Thursday, June 29, 2017

Review - - The Most Dangerous Duke in London


The Most Dangerous Duke in London
By Madeline Hunter
Publisher: Zebra
Release Date: May 30, 2017
Reviewed by Janga



Three schoolboys are drawn together by their status as heirs to dukedoms. The bonds forged then endure. Later, the three pledge their loyalty to one another as the members of an exclusive group, the Decadent Duke’s Society. The loyalty that unites Adam Penrose, Duke of Stratton; Gabriel St. James, Duke of Langford; and Eric Marshall, Duke of Brentworth survives maturity and separation. The Most Dangerous Duke in London is Stratton’s story.

The
Duke of Stratton, has recently returned to England to investigate the circumstances that led to his father’s suicide. He is skeptical but curious when the Countess of Marwood requests his presence at the country estate of her grandson, the new Earl of Marwood. Adam suspects that his reputation for duels and her concern for her grandson lie behind the countess’s maneuvers, but he is unprepared for her proposal that he marry her younger granddaughter to put an end to the decades of enmity between the Penrose and Cheswick families. Seventeen-year-old Emilia, despite her undeniable beauty and impressive dowry, is too young and too compliant to appeal to Adam, but he finds her elder half-sister intriguing.

Lady Clara Cheswick was her father’s favorite child. She enjoyed an unusually close relationship with him, and he encouraged her in an education and a freedom rarely allowed a female. At twenty-four, Lady Clara is still unmarried and content to remain so. Her father’s will provided for her generously enough to allow her to live independently of her brother and her paternal grandmother and to continue to reject marriage. Lady Clara is using part of her inheritance to implement more regular publication of Parnassus, a women’s journal that encompasses politics, literature, and fashion. Lady Clara serves as its publisher and benefactor. Loyal to her father, she is opposed to her grandmother’s plans and disinterested in Adam’s proposal to marry her rather than her sister, but she cannot control a reluctant attraction to him.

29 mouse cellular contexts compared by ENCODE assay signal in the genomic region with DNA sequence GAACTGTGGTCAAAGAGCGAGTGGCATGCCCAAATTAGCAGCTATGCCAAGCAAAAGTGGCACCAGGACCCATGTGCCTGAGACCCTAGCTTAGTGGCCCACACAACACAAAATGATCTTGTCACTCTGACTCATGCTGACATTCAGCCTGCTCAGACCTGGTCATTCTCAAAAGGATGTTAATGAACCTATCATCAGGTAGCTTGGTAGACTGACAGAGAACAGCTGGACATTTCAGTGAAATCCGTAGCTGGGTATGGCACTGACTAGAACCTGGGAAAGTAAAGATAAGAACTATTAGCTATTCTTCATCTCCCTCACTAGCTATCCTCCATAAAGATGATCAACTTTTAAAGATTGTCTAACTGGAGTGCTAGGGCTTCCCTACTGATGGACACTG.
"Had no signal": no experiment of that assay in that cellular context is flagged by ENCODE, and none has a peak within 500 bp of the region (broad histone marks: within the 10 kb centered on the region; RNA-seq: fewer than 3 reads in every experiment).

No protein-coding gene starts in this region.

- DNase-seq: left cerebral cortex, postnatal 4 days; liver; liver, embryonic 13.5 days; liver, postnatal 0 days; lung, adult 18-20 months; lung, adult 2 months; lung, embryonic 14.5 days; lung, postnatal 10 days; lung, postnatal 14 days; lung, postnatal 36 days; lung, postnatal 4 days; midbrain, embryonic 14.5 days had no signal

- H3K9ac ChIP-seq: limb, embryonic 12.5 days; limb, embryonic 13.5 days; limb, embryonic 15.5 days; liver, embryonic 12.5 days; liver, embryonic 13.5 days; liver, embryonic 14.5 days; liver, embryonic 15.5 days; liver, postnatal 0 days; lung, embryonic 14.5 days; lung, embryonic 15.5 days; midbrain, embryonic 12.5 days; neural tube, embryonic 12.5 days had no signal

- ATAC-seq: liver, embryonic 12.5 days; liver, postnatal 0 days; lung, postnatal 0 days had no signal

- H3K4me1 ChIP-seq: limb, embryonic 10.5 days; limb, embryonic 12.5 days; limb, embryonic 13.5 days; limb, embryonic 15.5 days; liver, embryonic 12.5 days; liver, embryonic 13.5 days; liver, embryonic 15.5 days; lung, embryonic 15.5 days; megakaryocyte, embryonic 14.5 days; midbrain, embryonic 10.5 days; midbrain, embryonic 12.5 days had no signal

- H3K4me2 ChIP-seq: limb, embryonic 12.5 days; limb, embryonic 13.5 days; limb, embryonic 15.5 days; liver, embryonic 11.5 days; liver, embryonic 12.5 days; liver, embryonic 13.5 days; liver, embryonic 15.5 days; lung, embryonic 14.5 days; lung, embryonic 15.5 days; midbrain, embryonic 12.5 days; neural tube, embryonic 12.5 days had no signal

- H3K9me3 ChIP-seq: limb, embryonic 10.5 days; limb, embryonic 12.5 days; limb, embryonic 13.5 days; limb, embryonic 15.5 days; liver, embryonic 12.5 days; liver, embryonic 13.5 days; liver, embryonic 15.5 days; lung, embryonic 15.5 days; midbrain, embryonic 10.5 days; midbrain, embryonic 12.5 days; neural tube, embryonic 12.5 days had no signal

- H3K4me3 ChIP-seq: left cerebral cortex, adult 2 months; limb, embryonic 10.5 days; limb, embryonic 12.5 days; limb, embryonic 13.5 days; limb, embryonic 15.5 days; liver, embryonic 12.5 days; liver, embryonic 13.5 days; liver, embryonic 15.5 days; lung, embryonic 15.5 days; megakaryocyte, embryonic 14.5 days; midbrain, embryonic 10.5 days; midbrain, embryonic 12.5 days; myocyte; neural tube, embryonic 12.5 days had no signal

Adam persists in the face of Clara’s repeated rejections. His ducal friends, Langford and Brentworth question his motives, but even Adam himself is not sure how much is his real fascination with Clara and how much is the hope that she possesses information he needs about her father’s role in his father’s death. A friendship of sorts develops between Adam and Clara. She has the intelligence and spirit he needs in a woman, and she is seduced as much by his recognition of her as an equal as she is by his undeniable physical attributes. The friends become lovers, but their feelings are tested as the twisted story of choices that harmed his family and fostered the flourishing of hers unravels. Will love prove more powerful than the need for revenge?

Madeline Hunter introduces her Decadent Dukes trilogy with a complex story featuring compelling protagonists engaged in a relationship that captivates the reader from beginning to end. This is a novel in which the conflicts, internal and external, are organic rather than contrived. Clara’s reasons for avoiding marriage are valid in a culture that denies a married woman any rights to her own property and to a separate legal identity. Adam’s anger and anguish over his father’s death and his mother’s ostracism is legitimate. The false rumors that pushed Adam’s father to take his own life are real. Both Clara and Adam are pulled between desire and reason, and their caution in declaring their feelings is understandable.

Too often I have been disappointed by an active heroine’s independence melding into passivity by the story’s end. That is not the case here. Clara remains an active participant in the resolution. I found the ending of both the romance and the suspense thread totally satisfactory. Hunter gives her readers enough of a look at Langford and Brentworth to establish them as interesting characters who deserve their own stories without permitting them to weaken the focus on Adam and Clara. All of these qualities helped to make this a superb read.

If you like intelligent romance fiction with dimensional, mature characters, I highly recommend this novel. I eagerly await the next book in the trilogy, the story of Langford, a charming rogue who has already won my heart. This series promises to be as good as Hunter’s Wicked trilogy—and it provided some of my favorite romance novels of 2015-2016.


10 comments:

  1. I was happy to read the heroine was not only happy to be unmarried but also not a young lady. It sounds like I'll be enjoying this series very much.

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    1. I like that about her too, MsAwesome.

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  2. I always love your reviews. This sounds wonderful.

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    1. I always love your reviews.

      Me too, Diane! :)


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  3. This does sound like a good read. And I am a fan of Ms Hunter's

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    1. I need to catch up with her books. I missed the last series. Too many good book, not nearly enough time!

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  4. This series does sound very good and I'm ashamed to say that I have not yet read any of these yet. Good grief! How do I miss these great books and WHY do we readers have to waste time sleeping?

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  5. I have really enjoyed her stories - thanks!

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